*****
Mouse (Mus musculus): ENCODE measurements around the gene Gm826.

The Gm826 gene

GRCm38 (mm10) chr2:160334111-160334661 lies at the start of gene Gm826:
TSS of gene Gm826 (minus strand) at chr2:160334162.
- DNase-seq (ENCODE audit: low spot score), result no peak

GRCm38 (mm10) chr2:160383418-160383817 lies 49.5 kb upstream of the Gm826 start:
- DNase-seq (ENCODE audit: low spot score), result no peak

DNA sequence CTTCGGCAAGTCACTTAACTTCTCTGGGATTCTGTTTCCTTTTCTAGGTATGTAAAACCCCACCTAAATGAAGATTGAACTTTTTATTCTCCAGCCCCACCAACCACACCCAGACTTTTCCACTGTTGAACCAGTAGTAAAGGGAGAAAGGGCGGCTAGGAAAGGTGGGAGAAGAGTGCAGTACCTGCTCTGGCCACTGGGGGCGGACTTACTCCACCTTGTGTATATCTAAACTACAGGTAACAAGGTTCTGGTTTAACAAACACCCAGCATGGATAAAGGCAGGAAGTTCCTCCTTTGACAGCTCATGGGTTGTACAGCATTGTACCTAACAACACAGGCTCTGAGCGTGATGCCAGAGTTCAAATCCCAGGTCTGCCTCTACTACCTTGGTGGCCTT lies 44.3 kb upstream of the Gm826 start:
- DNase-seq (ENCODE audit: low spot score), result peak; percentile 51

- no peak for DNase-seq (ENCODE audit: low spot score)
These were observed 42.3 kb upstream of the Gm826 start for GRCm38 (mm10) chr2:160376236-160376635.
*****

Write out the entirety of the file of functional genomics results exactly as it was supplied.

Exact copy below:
Mouse (Mus musculus): ENCODE measurements around the gene Gm826.

The Gm826 gene

GRCm38 (mm10) chr2:160334111-160334661 lies at the start of gene Gm826:
TSS of gene Gm826 (minus strand) at chr2:160334162.
- DNase-seq (ENCODE audit: low spot score), result no peak

GRCm38 (mm10) chr2:160383418-160383817 lies 49.5 kb upstream of the Gm826 start:
- DNase-seq (ENCODE audit: low spot score), result no peak

DNA sequence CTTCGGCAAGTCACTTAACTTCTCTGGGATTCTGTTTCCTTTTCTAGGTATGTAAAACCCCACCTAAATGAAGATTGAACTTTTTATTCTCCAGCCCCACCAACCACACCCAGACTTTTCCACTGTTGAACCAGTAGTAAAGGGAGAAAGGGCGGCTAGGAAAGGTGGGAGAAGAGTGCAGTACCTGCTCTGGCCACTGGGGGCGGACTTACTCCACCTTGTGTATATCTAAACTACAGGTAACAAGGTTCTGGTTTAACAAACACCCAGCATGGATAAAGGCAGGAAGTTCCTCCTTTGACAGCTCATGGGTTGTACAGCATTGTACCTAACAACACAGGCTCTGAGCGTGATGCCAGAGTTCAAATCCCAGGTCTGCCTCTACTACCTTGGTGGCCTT lies 44.3 kb upstream of the Gm826 start:
- DNase-seq (ENCODE audit: low spot score), result peak; percentile 51

- no peak for DNase-seq (ENCODE audit: low spot score)
These were observed 42.3 kb upstream of the Gm826 start for GRCm38 (mm10) chr2:160376236-160376635.